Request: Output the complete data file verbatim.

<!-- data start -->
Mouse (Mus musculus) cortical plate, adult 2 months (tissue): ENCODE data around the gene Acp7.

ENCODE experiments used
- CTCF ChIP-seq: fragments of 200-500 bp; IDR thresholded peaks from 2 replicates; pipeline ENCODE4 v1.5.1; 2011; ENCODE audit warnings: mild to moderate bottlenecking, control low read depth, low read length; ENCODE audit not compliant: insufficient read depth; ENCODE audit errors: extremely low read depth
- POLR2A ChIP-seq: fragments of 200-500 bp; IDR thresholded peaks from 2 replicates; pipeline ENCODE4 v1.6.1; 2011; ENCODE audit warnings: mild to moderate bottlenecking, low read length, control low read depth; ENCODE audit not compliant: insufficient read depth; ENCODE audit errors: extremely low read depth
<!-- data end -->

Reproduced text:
Mouse (Mus musculus) cortical plate, adult 2 months (tissue): ENCODE data around the gene Acp7.

ENCODE experiments used
- CTCF ChIP-seq: fragments of 200-500 bp; IDR thresholded peaks from 2 replicates; pipeline ENCODE4 v1.5.1; 2011; ENCODE audit warnings: mild to moderate bottlenecking, control low read depth, low read length; ENCODE audit not compliant: insufficient read depth; ENCODE audit errors: extremely low read depth
- POLR2A ChIP-seq: fragments of 200-500 bp; IDR thresholded peaks from 2 replicates; pipeline ENCODE4 v1.6.1; 2011; ENCODE audit warnings: mild to moderate bottlenecking, low read length, control low read depth; ENCODE audit not compliant: insufficient read depth; ENCODE audit errors: extremely low read depth